The New Zealand Evangelist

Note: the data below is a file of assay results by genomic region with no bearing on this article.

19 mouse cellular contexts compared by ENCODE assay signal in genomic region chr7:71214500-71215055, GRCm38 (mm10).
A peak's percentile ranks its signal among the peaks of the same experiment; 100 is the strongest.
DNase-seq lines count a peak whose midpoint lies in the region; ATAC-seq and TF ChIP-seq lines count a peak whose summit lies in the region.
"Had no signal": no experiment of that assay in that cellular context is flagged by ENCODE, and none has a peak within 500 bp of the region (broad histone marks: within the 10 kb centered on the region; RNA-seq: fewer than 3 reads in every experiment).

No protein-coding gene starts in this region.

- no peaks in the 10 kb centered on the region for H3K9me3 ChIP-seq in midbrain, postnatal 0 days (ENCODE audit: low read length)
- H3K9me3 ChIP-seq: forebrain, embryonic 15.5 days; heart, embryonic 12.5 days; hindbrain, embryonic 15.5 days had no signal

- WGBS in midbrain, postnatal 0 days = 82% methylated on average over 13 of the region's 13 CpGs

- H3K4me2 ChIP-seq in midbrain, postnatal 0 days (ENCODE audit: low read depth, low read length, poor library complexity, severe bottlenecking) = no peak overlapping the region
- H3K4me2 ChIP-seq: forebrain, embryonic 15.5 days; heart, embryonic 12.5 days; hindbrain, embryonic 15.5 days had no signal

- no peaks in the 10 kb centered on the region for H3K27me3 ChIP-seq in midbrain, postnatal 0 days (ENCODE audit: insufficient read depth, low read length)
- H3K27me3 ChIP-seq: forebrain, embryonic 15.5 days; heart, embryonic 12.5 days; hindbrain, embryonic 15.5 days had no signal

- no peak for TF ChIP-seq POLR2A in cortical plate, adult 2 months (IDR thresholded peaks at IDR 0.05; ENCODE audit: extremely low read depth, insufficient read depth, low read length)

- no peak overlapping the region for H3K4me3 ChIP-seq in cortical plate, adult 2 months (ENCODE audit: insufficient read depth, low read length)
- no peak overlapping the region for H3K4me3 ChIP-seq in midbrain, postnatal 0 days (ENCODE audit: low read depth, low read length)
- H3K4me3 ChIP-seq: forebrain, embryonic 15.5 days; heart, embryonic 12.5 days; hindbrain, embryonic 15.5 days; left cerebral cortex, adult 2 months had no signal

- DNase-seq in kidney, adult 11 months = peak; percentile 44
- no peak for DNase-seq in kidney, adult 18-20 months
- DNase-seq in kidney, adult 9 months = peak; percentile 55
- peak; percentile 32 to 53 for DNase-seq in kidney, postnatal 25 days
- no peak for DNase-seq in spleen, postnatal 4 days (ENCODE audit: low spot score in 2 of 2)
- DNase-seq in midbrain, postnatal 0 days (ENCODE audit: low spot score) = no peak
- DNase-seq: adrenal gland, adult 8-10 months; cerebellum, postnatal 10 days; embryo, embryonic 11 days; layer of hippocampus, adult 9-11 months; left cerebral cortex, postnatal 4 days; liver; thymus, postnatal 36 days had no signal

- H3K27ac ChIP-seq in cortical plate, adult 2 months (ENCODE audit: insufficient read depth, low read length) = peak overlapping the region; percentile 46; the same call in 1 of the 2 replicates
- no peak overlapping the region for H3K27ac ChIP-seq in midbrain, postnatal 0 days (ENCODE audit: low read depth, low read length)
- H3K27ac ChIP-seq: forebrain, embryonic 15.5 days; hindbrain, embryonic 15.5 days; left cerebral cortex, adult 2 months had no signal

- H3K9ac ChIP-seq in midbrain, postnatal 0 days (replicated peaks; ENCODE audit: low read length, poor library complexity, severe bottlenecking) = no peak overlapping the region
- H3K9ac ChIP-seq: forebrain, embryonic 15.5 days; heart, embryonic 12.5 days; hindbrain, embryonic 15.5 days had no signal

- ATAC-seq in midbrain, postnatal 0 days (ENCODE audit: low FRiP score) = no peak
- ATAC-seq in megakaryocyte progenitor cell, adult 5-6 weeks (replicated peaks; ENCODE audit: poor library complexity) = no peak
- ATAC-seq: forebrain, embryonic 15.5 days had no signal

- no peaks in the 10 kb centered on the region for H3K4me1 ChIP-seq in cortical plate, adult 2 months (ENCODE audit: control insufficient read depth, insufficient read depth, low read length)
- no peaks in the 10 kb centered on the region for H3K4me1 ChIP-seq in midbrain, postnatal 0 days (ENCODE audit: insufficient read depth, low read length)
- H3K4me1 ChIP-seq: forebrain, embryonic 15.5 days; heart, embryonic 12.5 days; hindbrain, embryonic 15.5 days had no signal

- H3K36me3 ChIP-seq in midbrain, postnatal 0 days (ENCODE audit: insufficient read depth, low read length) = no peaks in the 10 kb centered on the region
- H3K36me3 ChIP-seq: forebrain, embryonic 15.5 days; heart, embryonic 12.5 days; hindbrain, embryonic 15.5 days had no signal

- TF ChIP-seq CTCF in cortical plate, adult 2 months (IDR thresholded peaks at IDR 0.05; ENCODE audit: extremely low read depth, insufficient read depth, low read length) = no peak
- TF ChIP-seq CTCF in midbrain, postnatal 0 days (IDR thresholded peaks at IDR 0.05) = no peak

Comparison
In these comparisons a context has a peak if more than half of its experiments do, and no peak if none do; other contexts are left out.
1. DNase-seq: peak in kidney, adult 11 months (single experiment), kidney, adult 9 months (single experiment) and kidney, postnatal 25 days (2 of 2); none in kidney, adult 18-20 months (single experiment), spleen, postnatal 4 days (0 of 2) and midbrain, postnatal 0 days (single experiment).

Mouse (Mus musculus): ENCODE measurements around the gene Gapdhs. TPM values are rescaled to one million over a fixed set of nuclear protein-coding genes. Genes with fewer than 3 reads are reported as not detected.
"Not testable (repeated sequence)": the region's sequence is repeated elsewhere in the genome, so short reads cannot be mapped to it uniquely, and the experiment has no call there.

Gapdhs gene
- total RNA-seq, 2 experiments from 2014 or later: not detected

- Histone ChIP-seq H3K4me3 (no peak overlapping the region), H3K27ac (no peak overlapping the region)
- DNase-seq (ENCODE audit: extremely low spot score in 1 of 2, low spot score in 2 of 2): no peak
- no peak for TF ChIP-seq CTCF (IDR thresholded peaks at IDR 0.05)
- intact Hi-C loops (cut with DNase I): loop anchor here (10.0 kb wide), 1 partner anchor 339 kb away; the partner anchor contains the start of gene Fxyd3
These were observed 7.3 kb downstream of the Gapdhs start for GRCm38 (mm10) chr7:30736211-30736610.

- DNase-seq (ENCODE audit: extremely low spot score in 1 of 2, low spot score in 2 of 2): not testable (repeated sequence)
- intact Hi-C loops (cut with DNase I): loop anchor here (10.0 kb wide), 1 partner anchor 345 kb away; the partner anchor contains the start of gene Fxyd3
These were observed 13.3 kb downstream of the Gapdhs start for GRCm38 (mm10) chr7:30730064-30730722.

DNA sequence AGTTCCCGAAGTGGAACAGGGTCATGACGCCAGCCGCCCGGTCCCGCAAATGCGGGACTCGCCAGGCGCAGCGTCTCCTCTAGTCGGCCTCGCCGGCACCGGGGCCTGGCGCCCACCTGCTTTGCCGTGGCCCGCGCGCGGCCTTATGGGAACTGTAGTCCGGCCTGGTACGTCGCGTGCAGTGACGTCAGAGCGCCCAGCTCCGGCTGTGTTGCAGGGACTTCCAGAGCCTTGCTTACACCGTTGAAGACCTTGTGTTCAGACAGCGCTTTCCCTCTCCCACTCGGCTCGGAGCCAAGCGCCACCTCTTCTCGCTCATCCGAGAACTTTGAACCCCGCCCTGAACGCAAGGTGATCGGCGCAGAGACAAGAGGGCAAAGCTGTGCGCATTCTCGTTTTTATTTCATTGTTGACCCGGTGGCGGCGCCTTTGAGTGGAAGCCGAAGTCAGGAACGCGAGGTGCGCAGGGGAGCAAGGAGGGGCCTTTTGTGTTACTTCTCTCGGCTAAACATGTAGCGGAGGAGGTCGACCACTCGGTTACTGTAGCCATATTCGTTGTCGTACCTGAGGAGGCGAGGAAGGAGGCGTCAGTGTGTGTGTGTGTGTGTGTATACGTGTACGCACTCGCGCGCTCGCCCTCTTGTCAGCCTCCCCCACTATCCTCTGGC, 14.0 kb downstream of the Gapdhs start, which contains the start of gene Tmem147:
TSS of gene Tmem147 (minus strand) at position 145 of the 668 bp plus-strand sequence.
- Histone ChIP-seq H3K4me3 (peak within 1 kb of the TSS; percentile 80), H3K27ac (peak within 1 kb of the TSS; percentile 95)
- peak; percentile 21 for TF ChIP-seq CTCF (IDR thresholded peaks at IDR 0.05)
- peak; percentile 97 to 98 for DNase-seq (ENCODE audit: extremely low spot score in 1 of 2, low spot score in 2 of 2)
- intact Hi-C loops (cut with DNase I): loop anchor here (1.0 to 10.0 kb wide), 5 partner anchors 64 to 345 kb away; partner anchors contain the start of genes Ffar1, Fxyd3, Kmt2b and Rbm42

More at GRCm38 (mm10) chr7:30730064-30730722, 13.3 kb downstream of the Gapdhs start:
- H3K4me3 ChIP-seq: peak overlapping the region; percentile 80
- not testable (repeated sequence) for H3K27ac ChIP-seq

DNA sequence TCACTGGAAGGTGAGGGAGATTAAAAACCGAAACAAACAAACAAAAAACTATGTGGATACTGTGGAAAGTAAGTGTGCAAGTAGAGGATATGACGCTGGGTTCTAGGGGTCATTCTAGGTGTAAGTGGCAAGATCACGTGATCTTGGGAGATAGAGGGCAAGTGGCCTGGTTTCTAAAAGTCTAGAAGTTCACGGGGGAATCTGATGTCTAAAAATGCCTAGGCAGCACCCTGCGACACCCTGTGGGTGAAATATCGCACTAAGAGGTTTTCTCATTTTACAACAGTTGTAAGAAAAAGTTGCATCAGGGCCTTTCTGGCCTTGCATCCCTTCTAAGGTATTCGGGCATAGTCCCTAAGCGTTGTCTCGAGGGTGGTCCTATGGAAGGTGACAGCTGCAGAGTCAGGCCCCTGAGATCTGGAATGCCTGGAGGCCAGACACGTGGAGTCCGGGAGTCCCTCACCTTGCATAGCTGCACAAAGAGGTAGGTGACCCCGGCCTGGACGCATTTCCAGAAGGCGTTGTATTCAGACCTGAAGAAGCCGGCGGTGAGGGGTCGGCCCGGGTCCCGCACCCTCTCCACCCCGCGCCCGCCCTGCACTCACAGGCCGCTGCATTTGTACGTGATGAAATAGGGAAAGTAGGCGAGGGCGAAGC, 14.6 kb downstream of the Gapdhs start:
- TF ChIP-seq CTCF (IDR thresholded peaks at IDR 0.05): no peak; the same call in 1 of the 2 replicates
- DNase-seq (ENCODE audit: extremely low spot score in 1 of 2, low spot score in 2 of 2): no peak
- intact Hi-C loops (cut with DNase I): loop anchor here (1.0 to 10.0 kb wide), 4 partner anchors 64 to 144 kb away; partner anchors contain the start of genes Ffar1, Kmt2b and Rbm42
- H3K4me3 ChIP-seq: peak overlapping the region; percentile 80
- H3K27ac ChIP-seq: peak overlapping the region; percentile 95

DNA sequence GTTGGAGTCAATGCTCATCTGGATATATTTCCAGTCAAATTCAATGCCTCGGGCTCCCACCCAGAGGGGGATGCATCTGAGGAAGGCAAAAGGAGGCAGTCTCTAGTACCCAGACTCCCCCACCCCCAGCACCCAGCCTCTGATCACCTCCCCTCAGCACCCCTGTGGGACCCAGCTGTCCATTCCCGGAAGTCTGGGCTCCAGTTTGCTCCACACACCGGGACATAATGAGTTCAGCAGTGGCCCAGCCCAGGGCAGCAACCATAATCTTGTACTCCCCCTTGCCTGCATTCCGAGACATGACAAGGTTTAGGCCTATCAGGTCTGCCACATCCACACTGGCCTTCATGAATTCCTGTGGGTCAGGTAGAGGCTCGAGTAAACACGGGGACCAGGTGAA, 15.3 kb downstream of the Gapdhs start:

The end of Church-Music is to relieve the weariness of a long attention; to make the mind more cheerful and composed; and to endear the offices of religion. It should therefore imitate the perfume of the Jewish Tabernacle, and have as little of the composition of common use as possible. There must be no voluntary Maggots, no military Tattoos, no light and Galliardizing notes; nothing that may make the fancy trifling, or raise an improper thought: This would be to profane the service, and bring the playhouse into the Church. Religious harmony must be moving, but noble withal; grave, solemn, and Seraphic : fit for a martyr to play, and an angel to hear. It should be contrived so as to warm the best blood within us, and take hold of the finest part of the affections: to transport us with the Beauty of Holiness; to raise us above the satisfactions of life, and to make us ambitious of the Glories of Heavan; and without doubt if the Morals of the Quire were suitable to the Design of the Music, it were no more than requisite. To come reeling from a tavern, or a worse place, into a Church, is a monstrous incongruity. Such irregular people are much fitter for the exercise of penance, than exultation. The use of them disserves the interest of religion : and is in effect little better than singing the praises of God, through the organ of the Decil.